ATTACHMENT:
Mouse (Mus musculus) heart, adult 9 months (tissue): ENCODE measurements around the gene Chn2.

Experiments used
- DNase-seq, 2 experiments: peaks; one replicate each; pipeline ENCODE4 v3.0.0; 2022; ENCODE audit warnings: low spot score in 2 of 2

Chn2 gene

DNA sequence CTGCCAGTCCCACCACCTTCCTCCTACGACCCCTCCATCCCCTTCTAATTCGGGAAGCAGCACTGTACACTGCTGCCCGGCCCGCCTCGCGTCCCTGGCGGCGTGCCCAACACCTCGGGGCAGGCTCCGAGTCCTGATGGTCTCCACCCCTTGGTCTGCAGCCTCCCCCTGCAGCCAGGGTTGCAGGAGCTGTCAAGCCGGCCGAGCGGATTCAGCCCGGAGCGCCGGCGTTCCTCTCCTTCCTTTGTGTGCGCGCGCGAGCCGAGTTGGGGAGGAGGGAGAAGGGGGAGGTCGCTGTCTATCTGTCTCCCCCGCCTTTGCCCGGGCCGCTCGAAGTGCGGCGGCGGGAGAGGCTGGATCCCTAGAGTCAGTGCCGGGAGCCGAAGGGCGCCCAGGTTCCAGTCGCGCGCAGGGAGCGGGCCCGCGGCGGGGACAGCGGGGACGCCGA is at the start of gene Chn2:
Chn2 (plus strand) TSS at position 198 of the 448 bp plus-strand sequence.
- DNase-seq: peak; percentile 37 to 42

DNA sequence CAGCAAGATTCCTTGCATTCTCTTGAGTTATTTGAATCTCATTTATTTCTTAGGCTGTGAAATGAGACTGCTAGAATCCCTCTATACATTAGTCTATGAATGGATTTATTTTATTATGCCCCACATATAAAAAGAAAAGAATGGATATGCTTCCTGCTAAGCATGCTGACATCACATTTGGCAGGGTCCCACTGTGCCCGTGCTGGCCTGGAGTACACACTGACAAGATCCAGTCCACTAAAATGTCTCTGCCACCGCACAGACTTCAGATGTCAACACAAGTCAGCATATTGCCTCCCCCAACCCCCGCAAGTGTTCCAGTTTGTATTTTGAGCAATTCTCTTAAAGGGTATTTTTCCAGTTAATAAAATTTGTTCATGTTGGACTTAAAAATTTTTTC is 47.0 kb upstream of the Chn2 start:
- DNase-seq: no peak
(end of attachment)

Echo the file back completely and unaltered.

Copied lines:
Mouse (Mus musculus) heart, adult 9 months (tissue): ENCODE measurements around the gene Chn2.

Experiments used
- DNase-seq, 2 experiments: peaks; one replicate each; pipeline ENCODE4 v3.0.0; 2022; ENCODE audit warnings: low spot score in 2 of 2

Chn2 gene

DNA sequence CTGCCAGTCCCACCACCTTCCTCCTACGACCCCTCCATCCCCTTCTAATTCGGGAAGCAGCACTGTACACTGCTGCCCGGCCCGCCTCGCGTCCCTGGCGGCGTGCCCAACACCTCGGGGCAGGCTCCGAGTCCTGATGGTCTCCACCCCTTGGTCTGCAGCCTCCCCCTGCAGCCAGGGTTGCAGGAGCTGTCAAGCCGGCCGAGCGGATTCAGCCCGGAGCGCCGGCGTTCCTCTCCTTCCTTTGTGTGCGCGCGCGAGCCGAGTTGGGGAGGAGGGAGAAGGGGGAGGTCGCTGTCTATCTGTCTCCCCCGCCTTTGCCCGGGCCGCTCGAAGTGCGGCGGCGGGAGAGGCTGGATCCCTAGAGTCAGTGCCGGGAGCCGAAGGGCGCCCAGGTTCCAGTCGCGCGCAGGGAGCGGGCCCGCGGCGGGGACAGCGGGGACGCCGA is at the start of gene Chn2:
Chn2 (plus strand) TSS at position 198 of the 448 bp plus-strand sequence.
- DNase-seq: peak; percentile 37 to 42

DNA sequence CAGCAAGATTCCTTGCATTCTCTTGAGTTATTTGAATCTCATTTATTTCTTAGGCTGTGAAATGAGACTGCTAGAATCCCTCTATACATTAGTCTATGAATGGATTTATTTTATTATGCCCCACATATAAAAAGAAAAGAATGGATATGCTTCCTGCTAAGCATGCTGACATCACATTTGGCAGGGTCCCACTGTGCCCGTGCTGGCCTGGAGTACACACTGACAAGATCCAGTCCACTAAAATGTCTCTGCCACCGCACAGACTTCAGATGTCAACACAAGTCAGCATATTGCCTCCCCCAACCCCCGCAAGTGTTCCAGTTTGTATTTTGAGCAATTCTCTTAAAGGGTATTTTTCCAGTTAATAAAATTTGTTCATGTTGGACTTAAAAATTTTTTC is 47.0 kb upstream of the Chn2 start:
- DNase-seq: no peak